People regularly exposed to secondhand smoke may have increased risks of dying from strokes and emphysema as well as from heart disease and lung cancer, according to a study from China that followed people for nearly two decades.
A number of studies have found that non-smokers who regularly breathe in other people’s tobacco smoke have an increased risk of developing heart disease or certain cancers, but the links to strokes and emphysema have been relatively weaker.
The findings, which appeared in the medical journal Chest, cannot definitively prove that secondhand smoke is the culprit, but the researchers were able to account for some other key factors, such as a person’s age, education, job, and blood pressure and cholesterol levels.
“This study has shown dose response relationships between secondhand smoke and major tobacco related mortality,” wrote lead researcher Yao He of Chinese PLA General Hospital in Beijing, and colleagues.
The findings are based on 910 adults who were followed over 17 years.
At the start, 44 percent said they lived with a smoker, while 53 percent said they inhaled secondhand smoke at work.
Over the following years, 249 study participants died. The risks of death from heart disease, stroke, lung cancer and emphysema were all two to three times higher among people exposed to secondhand smoke.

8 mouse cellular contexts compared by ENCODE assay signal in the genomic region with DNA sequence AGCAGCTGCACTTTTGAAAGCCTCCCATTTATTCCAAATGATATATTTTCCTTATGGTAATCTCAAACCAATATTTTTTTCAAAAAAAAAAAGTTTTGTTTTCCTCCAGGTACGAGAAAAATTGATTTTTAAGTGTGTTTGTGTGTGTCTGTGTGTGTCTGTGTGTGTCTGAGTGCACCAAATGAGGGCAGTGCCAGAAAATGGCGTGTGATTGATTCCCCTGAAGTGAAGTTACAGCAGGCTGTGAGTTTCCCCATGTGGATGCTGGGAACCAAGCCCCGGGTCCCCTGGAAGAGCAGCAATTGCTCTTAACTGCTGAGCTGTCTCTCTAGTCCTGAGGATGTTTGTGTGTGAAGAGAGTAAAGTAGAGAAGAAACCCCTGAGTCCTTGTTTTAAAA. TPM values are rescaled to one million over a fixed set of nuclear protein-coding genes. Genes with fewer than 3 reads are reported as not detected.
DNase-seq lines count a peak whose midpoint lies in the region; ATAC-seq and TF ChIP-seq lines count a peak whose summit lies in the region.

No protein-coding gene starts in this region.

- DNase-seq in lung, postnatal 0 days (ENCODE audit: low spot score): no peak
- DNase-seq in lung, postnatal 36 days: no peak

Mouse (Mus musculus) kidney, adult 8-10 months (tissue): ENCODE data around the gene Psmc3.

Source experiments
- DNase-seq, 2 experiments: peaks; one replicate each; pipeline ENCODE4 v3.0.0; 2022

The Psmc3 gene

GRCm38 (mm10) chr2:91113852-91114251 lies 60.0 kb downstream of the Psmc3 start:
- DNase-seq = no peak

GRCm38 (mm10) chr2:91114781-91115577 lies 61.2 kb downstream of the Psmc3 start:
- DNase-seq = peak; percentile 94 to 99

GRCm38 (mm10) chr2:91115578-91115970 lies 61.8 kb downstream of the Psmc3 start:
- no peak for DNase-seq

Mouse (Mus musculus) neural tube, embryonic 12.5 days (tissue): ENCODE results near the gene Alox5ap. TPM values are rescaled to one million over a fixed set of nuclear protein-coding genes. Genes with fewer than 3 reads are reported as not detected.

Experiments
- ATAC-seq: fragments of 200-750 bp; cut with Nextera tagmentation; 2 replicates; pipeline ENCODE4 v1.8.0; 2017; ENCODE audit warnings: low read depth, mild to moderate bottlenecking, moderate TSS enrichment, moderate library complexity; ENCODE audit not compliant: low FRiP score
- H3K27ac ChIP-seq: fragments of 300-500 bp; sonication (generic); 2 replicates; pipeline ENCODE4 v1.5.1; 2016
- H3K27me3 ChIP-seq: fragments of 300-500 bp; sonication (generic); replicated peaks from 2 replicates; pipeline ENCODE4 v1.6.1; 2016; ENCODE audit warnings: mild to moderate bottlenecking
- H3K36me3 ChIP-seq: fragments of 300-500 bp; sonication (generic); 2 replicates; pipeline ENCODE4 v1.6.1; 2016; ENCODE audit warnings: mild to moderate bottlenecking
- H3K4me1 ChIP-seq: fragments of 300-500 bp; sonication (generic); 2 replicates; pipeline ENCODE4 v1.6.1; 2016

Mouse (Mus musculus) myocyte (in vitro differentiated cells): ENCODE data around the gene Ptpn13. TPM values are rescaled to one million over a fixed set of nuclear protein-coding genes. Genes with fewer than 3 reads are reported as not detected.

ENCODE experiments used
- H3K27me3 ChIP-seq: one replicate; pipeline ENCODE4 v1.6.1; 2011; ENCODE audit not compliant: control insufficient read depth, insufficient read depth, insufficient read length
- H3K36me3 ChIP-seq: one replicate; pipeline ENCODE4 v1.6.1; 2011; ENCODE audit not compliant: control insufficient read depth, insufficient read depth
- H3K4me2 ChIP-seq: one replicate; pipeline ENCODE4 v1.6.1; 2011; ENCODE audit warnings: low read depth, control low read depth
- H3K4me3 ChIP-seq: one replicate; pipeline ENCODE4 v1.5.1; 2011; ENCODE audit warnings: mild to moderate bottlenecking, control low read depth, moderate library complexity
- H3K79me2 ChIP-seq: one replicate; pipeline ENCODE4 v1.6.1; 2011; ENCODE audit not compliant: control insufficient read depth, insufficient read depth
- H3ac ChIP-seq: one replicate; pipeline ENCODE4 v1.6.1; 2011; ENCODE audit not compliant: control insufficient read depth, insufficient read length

Among men, for example, 11 percent of the 271 men exposed to secondhand smoke died of strokes. That compared with 6.5 percent of the 168 men who lived and worked in smoke-free surroundings.
The numbers of people who died of each specific cause were fairly small, which is a limitation.
But Joanna Cohen, director of the Institute for Global Tobacco Control at Johns Hopkins Bloomberg School of Public Health, said the results support evidence that secondhand smoke may boost the risks of not only heart disease and certain cancers, but strokes and emphysema as well.
In the United States, the most recent Surgeon General’s report said there was “suggestive” evidence that secondhand smoke might boost people’s risk of stroke and emphysema – but the evidence was considered insufficient to say there was a “causal relationship”, Cohen noted.
“This type of study is important for adding to evidence of a causal relationship,” she said.
Cohen said it was “huge” that the information was coming from China.
“It’s the country with the most number of smokers,” she said, adding that it is trailing other nations in anti-smoking education and tobacco control